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Week 4/5 Notes

by: Andrea Lans

Week 4/5 Notes FTV 106A

Andrea Lans
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About this Document

These notes cover the lectures on Hollywood during the Great Depression and Hollywood Majors.
History of the American Motion Pciture
Dr. Kuntz
Class Notes
History of the American Motion Picture




Popular in History of the American Motion Pciture

Popular in Film

This 3 page Class Notes was uploaded by Andrea Lans on Friday February 5, 2016. The Class Notes belongs to FTV 106A at University of California - Los Angeles taught by Dr. Kuntz in Winter 2016. Since its upload, it has received 46 views. For similar materials see History of the American Motion Pciture in Film at University of California - Los Angeles.


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Date Created: 02/05/16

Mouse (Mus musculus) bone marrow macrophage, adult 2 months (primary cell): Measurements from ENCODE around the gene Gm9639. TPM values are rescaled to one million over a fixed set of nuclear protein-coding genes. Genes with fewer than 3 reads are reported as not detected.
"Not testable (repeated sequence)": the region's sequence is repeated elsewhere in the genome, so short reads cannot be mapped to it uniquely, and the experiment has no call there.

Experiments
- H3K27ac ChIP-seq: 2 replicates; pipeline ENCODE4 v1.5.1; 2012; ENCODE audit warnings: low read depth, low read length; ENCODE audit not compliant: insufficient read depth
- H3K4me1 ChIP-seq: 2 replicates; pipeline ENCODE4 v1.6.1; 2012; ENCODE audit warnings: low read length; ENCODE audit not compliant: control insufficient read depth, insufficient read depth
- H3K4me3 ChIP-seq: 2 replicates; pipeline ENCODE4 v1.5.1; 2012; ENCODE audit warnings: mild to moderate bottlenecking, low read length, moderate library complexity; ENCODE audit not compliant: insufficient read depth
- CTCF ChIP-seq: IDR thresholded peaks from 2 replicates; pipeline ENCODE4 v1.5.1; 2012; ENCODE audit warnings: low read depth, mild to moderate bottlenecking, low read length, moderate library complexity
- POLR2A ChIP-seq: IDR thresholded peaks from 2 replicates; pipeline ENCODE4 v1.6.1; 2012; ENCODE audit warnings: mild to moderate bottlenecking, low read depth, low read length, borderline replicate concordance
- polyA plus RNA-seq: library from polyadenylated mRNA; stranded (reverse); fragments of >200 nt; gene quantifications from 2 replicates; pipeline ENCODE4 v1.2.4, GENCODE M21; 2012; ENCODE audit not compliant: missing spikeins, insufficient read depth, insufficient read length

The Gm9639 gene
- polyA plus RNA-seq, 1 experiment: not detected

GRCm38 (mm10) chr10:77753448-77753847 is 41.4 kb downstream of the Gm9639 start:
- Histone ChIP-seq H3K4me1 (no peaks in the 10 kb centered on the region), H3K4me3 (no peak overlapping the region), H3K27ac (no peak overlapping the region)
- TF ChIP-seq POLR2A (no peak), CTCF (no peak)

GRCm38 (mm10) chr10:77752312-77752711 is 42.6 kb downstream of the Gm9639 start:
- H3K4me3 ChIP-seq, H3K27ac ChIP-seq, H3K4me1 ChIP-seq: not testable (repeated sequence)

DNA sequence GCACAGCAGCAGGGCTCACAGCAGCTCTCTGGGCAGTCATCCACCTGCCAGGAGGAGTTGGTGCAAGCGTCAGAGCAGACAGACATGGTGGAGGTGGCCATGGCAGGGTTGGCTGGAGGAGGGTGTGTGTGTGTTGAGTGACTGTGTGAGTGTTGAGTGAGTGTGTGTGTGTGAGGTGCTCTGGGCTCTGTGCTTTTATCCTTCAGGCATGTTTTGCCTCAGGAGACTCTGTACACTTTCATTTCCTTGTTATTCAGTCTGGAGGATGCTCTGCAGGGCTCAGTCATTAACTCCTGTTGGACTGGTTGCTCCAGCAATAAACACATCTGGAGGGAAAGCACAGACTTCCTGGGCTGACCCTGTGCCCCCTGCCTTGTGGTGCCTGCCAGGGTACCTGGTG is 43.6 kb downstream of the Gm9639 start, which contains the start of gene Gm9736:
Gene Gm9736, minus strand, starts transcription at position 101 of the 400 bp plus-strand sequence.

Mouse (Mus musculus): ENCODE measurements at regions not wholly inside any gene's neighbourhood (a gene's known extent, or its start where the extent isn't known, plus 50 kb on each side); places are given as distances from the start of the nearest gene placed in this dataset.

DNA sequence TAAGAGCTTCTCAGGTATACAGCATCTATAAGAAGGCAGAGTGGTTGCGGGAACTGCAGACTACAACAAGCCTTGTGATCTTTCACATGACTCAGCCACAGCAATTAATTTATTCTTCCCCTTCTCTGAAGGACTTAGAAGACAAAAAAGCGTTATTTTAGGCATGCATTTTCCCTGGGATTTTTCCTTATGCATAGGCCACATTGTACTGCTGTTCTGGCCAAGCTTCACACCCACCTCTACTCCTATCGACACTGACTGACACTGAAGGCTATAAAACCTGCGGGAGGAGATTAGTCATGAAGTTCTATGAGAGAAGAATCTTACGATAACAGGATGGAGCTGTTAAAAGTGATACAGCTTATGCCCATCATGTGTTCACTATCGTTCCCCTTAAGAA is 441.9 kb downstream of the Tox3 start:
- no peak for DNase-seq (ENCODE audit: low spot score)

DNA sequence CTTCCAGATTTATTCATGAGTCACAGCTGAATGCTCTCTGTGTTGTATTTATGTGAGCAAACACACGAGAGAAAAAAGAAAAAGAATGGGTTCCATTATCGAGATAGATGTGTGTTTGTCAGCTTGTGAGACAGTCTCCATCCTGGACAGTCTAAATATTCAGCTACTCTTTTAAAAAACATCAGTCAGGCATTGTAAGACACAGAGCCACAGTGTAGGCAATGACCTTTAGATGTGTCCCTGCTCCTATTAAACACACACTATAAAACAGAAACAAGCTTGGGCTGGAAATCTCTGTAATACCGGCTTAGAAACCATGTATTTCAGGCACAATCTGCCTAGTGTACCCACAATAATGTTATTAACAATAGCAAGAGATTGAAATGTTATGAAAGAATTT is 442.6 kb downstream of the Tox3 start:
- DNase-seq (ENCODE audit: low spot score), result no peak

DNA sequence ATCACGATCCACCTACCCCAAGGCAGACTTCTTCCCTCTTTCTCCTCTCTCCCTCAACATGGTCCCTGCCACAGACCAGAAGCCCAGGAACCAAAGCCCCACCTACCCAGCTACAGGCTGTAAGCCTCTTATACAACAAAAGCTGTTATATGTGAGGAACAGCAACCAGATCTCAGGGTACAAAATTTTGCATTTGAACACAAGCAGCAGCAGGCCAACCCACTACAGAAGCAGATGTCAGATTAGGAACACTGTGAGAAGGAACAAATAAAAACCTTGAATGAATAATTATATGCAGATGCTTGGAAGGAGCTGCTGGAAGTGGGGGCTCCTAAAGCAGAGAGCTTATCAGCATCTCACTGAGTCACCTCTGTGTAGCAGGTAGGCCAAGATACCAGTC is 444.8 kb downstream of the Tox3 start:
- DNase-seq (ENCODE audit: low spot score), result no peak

Lecture 7: Hollywood in Depression 1930’s Depression & New Deal •   Novelty of sound lasts until 1931 (box office plummets) •   (1933) half of the companies are in bankruptcy (stock ma rket crash of ’29) •   Exhibition: o   Candy counter: mass production of paper cups (soda), popcorn (sold in paper bags, cheap), snacks bring in biggest revenue o   The double bill & B-movie: 2 for the price of 1; Hollywood hated this idea b/c they would have to produce more movies while broke; couldn’t afford top quality movies (1 A, 1 B) o   Half-price nights, giveaways (didn’t work well) National Industry Recovery A ct, National Recovery Admin., Code of Fair Practices •   Roosevelt’s solutions - intervene in America’s economy o   Recovery Act Administration - traveled around country & tried to find solutions for every business sector •  Hollywood Code included block -booking, but tried to ban double -bill •  Code of Fair Practices Hollywood in Depression •   Bankruptcy & receivership for Paramount, Fox, RKO, Universal o   Strategies: All Star Films ( Dinner at Eight 1933) o   biggest cost: stars •  Studios instigate 50% pay cut for above -line personnel •  Personnel founds guilds [Screen Actors Guild, Writers Guild, Directors Guild] & unions b/c Academy of Motion Picture Arts & Sciences didn’t help to negotiate •   Exploitation (sex & crime) as reaction to Depression Mae West & Censorship •   In order to draw in audience Hollywood focuses on adult themes o   Paramount hires West: former Vaudeville star, Broadway plays ( Sex), was arrested 3x on stage for obscenity o   (1933) She Done Him Wrong, I’m No Angel — hugely successful, frank presentation of sexuality, wrote all her own material o   Negative reaction from religious groups •  Catholic Legion of Decency - evaluation of films, C -rating; films condemned, Catholics discouraged from seeing •   Attacks on Hollywood: o   National Board of Censorship: established by Edison (before Hollywood); self - censorship to forestall outside censorship & gov’t regulations o   Critique of Hollywood community during Roaring ‘ 20s- Hollywood hit by series of scandals o   William Taylor: director gunned down in house, suspicion on Mabel Normand & Mary Miles Minter o   Wallace Reid: (1910’s) established as All American He -Man, after injury he became heroin addict o   Roscoe “Fatty” Arbuckle- most successful comedian in Hollywood tried for manslaughter ending career for Virginia Rappe’s death due to internal bleeding •  Hollywood image tarnished: studios look at Major League Baseball for inspiration (1919 World Series Black Sox Scandal - commissioner of baseball is anointed) •  Studios establish MPPDA & anoint Will Hays to run o   MPPDA: job to clean up Hollywood & lobby in DC against gov’t legislation •  Radio Act (Federal Radio Commission) was studio mogul’s nightmare •  Hays addresses casting couch issue (sleeping to top)- creates Central Casting Agency •  List of content regulations for glorification of sex & crime •  (1930) Hays meets w/Catholic figures to write a more specific Production Code(which Paramount doesn’t follow) •  Legion of Decency created to formalize opposition to Hollywood films •  Production Code Administration under Joseph Breen reviews film production to make sure they adhere to code (films have to receive seal of approval) — strictly imposed Changes in Film Production After Production Code Administration •   Shirley Temple replaces Mae West as #1 female at box office •   Principle: films shouldn’t lower moral standards of audience; law shouldn’t be ridiculed o   No sympathy for criminals should b e depicted in detail; no adultery portrayed negatively; only essential firearms; restricted passion scenes; no nudity; use of flags respectful; no profanity; no bathroom humor; no white slavery •  Code imposed until 1966 Lecture 8: Hollywood Majors Hollywood- Oligopoly •   The Big Five: Paramount, MGM, 20th Century Fox, Warner Bros, RKO o   Vertically integrated companies : production, distribution, exhibition o   Big 5 owned regional first run theater chains o   Theaters required 100+ films/year, so Big 5 share films (without block booking) to fill screens o   Distribution & Exhibition NY based o   NY HQ determines budget, type & quantity of films (strategically analyze past successes) o   Hollywood production lots, backlots, ranches (wide open property) o   Studio boss- liaison to NY office, contracts o   Head of production - 50 films/yr. o   Story dept.- most films were based on preexisting material o   Fed gov’t breaks up oligopoly of studios (Anti -Trust Act) •   Little 3: Universal, Columbia, UA supply B & indies Star System o  Long term option contract (7 yrs) binds stars to studios (money & billing) o  No creative control or percentage profits o  Typecasting & offcasting o  System of bringing up and coming stars to Hollywood & “trying them out” during 1st year of contract o  Publicity Dept. Paramount: Adolph Zukor o  (1912) Famous Players; (1914) Hodkinson & Paramount o   (1916) FP & Paramount merge o   Producer Jesse Lasky; Pickford, Fairbanks, Valentino o   Directors: Ernst Lubitsch - sex comedies; Cecil B DeMille (most expensive/profitable); Josef von Sternberg; Preston Sturges; Billy Wilder o  (1933) Receivership- caused by losses o  (1936- 64) President Barney Balaban; Studio boss Frank Freeman o  Live shows during exhibitions in theaters o  (1966) Gulf & Western takes over Paramount - sophisticated comedies, classy films for classy audiences o  Paramount’s famous players: Clara Bow, Marlene Dietrich, Gary Cooper, Mae West, Claudette Colbert, Fred MacMurray, Alan Ladd o  The Paramount Program: Fletcher Cartoons, Paramount News, Live Action Shorts